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Latest research shows industrial property market hasn’t missed a beat

In launching Bayleys Research’s latest Auckland industrial market update, Scott Campbell, Bayleys national director of industrial, said the “big shed” industrial sector has taken everything the global pandemic threw at it, and emerged a winner.

“It’s a sector that simply forges on, with industry data confirming that on 15-year long-run income return averages and capital growth, industrial property heads the league table.

“We have seen significant yield compression over the past six months, with evidence showing that prime assets in good locations with strong tenant covenants are transacting at yields averaging between 3.70 and 4.15 percent – or better.

“We’re getting hints that yields are starting to stabilise, but there is still historically-low vacancy Auckland-wide, with the wider airport precinct at sub-1 percent and the North Shore at 1.48 percent.”

Campbell said industrial land values went up 22 percent in the past 12 months and developable land is still very hard to come by, with the majority held in institutional or high-net-worth ownership.

“In the Auckland region, land zoned for industrial use is pretty much all spoken for – even as far south as Drury where all titled land has been snapped up and developers are awaiting the next tranche to come to the market.

“Given the sheer demand for industrial property and the ever-growing ecommerce market, we would expect to see more industrial land released – or other land rezoned – to meet this surge.”

Bayleys estimates that there is around 500,000sqm of new industrial development on the drawing board in the Auckland market, to be cycled out over the next two years.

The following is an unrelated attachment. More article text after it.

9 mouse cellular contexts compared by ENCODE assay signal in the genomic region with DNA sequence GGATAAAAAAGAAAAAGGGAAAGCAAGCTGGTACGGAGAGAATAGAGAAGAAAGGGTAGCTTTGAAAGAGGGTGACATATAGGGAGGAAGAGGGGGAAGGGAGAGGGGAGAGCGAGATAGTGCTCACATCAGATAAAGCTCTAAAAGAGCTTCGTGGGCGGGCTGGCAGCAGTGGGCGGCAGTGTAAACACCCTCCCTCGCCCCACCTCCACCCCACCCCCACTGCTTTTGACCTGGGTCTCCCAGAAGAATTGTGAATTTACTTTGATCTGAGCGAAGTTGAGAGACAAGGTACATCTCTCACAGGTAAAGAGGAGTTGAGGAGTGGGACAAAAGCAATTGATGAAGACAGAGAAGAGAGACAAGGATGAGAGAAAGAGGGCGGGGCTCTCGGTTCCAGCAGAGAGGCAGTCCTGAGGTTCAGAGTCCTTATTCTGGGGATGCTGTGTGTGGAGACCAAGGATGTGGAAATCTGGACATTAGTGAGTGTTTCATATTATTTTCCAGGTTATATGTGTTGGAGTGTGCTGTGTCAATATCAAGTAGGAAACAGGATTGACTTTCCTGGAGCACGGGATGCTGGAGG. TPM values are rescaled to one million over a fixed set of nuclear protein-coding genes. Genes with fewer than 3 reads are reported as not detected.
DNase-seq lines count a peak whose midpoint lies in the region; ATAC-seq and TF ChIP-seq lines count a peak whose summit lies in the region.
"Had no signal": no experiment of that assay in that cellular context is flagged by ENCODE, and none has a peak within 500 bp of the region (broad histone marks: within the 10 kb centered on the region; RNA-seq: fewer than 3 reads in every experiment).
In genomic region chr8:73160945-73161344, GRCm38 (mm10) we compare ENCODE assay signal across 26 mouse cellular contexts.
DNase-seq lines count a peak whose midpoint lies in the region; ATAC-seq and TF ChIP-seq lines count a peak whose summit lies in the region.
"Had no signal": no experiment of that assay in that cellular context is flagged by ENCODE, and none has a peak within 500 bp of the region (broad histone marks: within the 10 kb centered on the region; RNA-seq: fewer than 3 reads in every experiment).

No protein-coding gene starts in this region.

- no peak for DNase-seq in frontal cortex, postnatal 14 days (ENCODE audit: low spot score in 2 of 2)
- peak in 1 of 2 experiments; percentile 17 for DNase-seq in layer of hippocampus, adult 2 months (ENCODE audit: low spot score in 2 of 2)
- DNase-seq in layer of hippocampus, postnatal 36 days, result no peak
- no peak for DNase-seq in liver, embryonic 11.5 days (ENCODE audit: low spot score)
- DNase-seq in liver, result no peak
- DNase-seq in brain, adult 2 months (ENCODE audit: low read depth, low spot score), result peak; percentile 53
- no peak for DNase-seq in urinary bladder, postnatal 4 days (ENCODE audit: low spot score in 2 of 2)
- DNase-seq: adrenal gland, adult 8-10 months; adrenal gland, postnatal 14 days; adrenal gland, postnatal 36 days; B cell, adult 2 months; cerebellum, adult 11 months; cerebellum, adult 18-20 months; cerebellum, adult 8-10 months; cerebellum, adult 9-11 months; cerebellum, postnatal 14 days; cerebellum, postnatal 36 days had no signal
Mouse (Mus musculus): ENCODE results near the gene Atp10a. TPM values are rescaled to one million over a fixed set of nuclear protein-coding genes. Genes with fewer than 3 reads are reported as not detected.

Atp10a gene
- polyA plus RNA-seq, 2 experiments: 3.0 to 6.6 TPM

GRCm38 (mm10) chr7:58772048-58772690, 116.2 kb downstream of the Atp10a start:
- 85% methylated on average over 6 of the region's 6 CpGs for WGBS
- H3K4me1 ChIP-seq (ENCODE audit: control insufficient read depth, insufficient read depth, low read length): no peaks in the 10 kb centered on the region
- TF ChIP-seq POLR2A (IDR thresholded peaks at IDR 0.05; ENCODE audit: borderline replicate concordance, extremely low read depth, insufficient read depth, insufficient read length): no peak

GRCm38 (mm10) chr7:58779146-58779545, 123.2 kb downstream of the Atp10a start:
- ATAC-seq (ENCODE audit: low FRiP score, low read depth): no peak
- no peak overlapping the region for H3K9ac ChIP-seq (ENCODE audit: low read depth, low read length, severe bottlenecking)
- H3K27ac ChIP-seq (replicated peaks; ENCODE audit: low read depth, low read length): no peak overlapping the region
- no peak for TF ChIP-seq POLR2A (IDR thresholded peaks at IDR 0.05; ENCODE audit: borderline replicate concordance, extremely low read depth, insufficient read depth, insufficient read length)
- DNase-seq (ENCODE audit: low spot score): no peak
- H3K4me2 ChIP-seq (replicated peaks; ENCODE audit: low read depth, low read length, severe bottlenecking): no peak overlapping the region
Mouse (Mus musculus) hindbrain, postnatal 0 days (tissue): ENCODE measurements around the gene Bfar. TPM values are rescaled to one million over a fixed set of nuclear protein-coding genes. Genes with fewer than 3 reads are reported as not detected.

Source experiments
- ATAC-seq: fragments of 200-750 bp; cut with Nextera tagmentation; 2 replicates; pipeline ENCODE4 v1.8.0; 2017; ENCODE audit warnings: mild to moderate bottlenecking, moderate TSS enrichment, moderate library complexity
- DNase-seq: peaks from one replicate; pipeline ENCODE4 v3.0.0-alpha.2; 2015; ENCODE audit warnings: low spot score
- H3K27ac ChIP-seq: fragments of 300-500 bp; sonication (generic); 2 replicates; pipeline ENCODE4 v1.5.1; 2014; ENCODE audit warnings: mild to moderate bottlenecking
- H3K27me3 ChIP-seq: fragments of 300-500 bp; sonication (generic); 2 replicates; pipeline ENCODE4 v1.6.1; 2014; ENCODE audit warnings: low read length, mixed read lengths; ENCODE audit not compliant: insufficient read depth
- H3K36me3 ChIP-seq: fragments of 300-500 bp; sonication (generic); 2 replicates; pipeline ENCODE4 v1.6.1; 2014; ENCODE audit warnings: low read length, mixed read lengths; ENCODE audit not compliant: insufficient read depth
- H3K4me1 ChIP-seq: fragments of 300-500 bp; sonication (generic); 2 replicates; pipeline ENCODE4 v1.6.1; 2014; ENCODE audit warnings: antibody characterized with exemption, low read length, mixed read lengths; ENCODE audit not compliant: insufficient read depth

“This is generally for new warehouse space in developments larger than 10,000sqm,” said Campbell.

“Strategic planning by businesses in response to ecommerce growth, has highlighted tangible gaps in the existing market – hence the scramble for land sites and the the facilitation of purpose-built premises that can support operations with scale.

“Much of the new space that will come on stream between now and 2024, is pre-committed, with business operators working closely with developers on build-to-spec’ projects.”

The growth in ecommerce is fuelling the urban logistics component of the market, with Campbell saying that consumers’ last-mile delivery expectations are driving competition for centrally-located warehouses to meet those fulfilment demands.

“According to NZ Post data, Kiwis spent nearly $6 billion online in 2020, with 11 percent of all shopping now done via clicks,” said Campbell.

“Further, one-third of online spend is from the Auckland region which underscores the need for optimally-positioned industrial property that is well-networked to transport arterials and ports.

“Investment in state-of-the-art mega-distribution centres by New Zealand’s grocery giants Foodstuffs and Woolworths NZ Ltd – with developments in the airport precinct and Wiri, respectively – illustrate the growth in the food slice of the ecommerce pie.”

Campbell said one positive to have come out of lower visitor numbers transiting through Auckland Airport has been the progress made on roading infrastructure in the broader airport precinct.

“Auckland Airport is one of the most active developers in the Auckland region and while COVID may have stalled visitor movements at the airport, the pause has provided relief to traffic congestion and allowed some vital roading infrastructure to proceed at pace which ultimately, will streamline operations for occupiers.”

Bayleys Research’s Auckland industrial market update which provides data to support themes impacting the sector currently, is available from Bayleys offices across Auckland or online at

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